One of the biggest challenges I faced was how to arrange the furniture. The room had four doors and a large window so the only wall left for the bed was in the corner where the bed had been previously placed. I knew that I wanted to make the David Iatesta bed the focal point of the room so I decided to curtain over the center window and leaving the side windows open. By doing so I created a soft backdrop for the bed. I used the same Manuel Canovas fabric for the curtains, which seamlessly blend into the walls creating a cocoon like softness to the bedroom.

The finished room above with the David Iatesta bed, Rose Tarlow side tables and lamps and two custom slipper chairs I designed, which are upholstered in a Larsen silk velvet. The custom blanket was made with a pale striped alpaca fabric from my good friend Sandra Jordan. Her collection of alpaca fabrics is extraordinary.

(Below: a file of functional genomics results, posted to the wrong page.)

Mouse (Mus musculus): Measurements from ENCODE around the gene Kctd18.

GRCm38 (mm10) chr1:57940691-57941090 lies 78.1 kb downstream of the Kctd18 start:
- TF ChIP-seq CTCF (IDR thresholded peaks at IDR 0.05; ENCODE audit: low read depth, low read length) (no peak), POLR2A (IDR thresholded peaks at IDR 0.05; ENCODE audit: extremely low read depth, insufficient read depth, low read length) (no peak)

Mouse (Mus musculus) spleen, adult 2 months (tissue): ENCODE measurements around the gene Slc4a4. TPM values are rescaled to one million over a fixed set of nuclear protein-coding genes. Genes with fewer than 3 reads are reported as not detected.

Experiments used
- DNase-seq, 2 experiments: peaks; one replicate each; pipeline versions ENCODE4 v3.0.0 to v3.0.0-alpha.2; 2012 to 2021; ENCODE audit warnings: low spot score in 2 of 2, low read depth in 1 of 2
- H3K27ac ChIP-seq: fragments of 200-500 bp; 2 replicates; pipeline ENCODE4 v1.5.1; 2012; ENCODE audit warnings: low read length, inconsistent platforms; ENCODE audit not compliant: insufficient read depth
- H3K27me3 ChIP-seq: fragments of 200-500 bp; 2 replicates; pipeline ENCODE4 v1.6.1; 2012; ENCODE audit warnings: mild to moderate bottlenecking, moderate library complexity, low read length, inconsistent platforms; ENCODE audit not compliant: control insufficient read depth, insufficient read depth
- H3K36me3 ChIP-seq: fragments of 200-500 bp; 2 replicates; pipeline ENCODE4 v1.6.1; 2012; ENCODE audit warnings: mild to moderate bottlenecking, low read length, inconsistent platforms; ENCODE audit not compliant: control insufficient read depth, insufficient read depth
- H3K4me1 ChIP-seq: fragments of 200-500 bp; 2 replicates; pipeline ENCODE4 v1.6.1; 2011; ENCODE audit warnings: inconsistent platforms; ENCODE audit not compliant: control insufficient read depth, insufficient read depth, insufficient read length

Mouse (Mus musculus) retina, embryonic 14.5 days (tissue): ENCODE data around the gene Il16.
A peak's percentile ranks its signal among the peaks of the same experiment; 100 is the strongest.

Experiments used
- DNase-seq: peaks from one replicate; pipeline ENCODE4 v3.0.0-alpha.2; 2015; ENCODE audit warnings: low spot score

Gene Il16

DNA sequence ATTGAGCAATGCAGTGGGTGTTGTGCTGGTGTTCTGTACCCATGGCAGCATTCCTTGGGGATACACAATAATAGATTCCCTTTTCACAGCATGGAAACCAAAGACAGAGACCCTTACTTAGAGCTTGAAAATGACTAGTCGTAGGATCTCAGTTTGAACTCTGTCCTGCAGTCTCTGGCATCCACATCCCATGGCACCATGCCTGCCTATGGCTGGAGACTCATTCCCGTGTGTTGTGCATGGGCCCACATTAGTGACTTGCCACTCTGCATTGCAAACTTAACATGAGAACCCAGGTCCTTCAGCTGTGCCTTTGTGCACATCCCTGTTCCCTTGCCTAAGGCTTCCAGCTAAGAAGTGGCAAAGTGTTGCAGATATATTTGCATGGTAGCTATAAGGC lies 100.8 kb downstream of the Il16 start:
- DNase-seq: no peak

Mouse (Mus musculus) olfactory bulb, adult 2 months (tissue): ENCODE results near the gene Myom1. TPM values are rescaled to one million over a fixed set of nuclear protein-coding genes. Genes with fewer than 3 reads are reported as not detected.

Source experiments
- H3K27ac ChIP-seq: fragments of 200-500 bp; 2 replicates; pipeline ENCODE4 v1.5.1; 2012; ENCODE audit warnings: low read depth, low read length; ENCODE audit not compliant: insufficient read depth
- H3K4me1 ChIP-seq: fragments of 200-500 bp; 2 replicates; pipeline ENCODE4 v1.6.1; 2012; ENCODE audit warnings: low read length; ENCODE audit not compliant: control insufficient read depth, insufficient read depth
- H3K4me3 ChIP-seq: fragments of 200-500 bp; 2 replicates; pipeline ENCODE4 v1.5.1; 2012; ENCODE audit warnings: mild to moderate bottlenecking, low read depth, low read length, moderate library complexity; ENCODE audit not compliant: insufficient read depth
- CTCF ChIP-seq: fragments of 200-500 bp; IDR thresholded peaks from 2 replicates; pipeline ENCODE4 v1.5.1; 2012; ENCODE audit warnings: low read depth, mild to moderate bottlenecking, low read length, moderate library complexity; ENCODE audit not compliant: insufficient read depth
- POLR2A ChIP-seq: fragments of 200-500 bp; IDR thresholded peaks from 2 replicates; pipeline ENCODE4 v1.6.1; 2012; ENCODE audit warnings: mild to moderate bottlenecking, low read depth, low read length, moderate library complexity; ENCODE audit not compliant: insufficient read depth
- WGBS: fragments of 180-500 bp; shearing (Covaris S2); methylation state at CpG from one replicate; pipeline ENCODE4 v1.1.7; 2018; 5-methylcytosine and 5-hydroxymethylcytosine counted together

The before view looking east.

After, showing the bed in better detail. The painting in the background was painted for my room by John Matthew Moore. It is a interpretation of a landscape painting by Claude Lorraine in my favorite colors of warm grays and blues.

The finished room looking west. Note the Kyle Bunting cow hide rug. It really made the room!

A vignette with the bed reflected in Michael Smith's "Duke" mirror from the Jasper line. The parquetry commode is German circa 1780. French Empire marble clock and a Cambodian head with African metal currency mounted on stands.

Another vignette highlighting the lamp, Pembroke table and stool. All from the Rose Tarlow collection.

Detail photo showing the carved wooden Ming Dynasty scholar. Note his peacful expression and graceful pose. It was one of my favorite pieces in the room. The framed postcards are of marble busts of Roman Emperors, which I found on Ebay. They are from the British Museum.

I am so appreciative of everyone who helped make the room possible!


designchic said...

The room is stunning,calm and relaxing, and the rug... fabulous!

My Notting Hill said...